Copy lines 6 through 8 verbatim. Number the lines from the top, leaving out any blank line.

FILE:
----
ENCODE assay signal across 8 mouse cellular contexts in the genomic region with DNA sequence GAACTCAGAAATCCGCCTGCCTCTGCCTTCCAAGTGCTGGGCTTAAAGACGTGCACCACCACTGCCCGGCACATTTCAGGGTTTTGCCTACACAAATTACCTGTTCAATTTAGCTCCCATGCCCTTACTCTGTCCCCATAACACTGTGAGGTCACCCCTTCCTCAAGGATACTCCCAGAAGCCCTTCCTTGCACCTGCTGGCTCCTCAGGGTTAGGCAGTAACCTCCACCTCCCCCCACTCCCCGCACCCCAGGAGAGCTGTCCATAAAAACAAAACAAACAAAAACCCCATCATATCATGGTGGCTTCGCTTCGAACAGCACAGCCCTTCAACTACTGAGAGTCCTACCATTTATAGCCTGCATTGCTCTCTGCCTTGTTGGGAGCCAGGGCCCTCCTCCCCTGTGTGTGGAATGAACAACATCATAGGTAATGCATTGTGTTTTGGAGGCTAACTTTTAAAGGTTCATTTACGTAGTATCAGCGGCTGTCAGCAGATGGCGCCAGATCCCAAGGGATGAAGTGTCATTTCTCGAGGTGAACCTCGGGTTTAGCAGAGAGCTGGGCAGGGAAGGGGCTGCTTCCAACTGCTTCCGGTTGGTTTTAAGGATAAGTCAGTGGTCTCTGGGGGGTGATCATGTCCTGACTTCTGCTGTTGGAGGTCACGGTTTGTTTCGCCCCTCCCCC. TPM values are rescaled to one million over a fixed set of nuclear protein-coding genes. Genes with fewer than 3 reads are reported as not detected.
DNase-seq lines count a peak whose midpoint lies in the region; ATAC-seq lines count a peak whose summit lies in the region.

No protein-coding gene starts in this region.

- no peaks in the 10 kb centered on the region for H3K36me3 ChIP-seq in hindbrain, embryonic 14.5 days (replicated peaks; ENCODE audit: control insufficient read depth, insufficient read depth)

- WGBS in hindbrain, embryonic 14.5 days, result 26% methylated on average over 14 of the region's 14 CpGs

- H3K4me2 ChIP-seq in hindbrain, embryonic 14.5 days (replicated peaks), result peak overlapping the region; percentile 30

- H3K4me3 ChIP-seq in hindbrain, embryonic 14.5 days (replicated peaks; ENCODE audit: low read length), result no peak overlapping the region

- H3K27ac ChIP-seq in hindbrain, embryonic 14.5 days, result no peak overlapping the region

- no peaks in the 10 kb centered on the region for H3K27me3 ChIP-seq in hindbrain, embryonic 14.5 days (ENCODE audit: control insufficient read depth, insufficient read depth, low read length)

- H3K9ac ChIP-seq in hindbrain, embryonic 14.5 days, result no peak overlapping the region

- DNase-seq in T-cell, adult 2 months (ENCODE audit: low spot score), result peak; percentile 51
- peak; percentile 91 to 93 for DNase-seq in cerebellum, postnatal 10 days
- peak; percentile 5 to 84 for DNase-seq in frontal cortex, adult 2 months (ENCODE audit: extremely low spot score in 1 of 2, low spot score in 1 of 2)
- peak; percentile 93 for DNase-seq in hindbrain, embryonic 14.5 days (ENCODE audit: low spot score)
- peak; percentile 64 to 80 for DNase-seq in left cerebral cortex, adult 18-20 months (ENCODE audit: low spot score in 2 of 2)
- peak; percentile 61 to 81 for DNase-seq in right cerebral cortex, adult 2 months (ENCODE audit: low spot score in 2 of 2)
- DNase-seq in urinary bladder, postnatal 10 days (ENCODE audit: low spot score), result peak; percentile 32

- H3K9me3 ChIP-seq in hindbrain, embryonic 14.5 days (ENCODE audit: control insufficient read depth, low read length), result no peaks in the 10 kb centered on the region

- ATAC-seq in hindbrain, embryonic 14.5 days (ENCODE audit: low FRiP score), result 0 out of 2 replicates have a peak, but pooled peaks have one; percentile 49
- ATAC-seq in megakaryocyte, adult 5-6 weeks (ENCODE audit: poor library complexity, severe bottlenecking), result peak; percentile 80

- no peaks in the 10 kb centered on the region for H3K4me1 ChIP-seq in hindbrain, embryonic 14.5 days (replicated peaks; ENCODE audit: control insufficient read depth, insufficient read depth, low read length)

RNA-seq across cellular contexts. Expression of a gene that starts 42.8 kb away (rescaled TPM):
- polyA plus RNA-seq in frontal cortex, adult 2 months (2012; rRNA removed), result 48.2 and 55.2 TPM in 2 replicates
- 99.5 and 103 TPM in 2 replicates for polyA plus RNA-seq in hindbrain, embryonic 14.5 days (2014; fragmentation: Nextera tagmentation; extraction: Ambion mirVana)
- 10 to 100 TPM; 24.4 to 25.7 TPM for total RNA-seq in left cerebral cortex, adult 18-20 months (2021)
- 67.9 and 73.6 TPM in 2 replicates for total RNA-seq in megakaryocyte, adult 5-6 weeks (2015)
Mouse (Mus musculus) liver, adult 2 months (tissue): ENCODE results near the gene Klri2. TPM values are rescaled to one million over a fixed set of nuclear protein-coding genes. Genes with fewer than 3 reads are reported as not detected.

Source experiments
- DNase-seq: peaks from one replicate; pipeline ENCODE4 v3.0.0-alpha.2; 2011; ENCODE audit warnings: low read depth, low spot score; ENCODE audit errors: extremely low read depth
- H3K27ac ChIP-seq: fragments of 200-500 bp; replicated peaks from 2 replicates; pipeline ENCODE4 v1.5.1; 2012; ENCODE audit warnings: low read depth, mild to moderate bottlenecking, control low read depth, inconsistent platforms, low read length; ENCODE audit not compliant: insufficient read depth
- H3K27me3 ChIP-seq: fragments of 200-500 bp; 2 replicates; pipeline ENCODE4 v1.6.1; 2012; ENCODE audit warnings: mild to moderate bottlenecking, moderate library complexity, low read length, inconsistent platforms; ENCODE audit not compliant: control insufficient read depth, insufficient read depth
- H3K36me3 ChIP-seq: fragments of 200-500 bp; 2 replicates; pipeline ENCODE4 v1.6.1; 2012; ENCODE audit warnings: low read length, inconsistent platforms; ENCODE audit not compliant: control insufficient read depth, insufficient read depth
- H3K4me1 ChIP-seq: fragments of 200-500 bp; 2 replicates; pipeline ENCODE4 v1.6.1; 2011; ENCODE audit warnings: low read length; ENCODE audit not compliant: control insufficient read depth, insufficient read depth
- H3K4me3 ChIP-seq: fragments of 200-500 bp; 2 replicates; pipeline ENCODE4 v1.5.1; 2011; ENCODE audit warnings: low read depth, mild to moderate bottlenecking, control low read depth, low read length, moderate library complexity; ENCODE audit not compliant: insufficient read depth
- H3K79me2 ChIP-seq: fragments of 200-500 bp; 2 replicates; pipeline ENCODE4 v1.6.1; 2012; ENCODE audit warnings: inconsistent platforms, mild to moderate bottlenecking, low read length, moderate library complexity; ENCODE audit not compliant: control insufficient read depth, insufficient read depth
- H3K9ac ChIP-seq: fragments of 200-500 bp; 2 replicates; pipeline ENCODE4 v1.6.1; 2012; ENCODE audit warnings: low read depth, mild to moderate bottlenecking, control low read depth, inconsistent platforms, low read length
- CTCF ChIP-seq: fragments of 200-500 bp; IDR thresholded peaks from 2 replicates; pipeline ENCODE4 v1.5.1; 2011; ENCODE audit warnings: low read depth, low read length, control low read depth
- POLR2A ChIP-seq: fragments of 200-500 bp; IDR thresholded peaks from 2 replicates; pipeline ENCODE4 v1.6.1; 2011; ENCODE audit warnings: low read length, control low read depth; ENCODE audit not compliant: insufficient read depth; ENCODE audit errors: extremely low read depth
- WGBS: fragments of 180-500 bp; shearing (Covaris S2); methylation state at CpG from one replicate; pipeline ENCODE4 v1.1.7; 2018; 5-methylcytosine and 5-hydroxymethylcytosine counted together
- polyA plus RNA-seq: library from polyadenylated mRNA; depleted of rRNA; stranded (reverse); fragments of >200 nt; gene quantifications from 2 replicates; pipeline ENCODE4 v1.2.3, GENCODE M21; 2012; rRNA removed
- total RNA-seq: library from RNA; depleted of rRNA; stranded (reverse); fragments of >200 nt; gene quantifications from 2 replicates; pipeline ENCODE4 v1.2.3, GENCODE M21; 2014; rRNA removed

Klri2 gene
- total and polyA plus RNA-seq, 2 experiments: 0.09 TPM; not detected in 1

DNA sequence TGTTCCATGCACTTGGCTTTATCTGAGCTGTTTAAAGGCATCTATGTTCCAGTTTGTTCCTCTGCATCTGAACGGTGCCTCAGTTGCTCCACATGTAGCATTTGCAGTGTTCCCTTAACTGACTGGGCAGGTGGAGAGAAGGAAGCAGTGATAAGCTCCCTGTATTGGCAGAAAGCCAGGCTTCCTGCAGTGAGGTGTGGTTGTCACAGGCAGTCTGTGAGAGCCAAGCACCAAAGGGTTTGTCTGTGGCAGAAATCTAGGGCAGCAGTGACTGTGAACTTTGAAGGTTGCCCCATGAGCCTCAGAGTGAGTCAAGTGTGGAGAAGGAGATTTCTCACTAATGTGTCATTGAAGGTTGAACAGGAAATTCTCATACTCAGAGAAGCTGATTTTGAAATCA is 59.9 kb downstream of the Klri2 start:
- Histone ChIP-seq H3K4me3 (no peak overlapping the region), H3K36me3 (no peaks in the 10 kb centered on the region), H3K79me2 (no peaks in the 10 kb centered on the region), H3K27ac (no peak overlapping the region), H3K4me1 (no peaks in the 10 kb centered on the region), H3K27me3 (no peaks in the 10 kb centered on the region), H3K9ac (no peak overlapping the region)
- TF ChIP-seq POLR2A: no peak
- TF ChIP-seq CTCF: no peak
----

- H3K4me2 ChIP-seq in hindbrain, embryonic 14.5 days (replicated peaks), result peak overlapping the region; percentile 30

- H3K4me3 ChIP-seq in hindbrain, embryonic 14.5 days (replicated peaks; ENCODE audit: low read length), result no peak overlapping the region

- H3K27ac ChIP-seq in hindbrain, embryonic 14.5 days, result no peak overlapping the region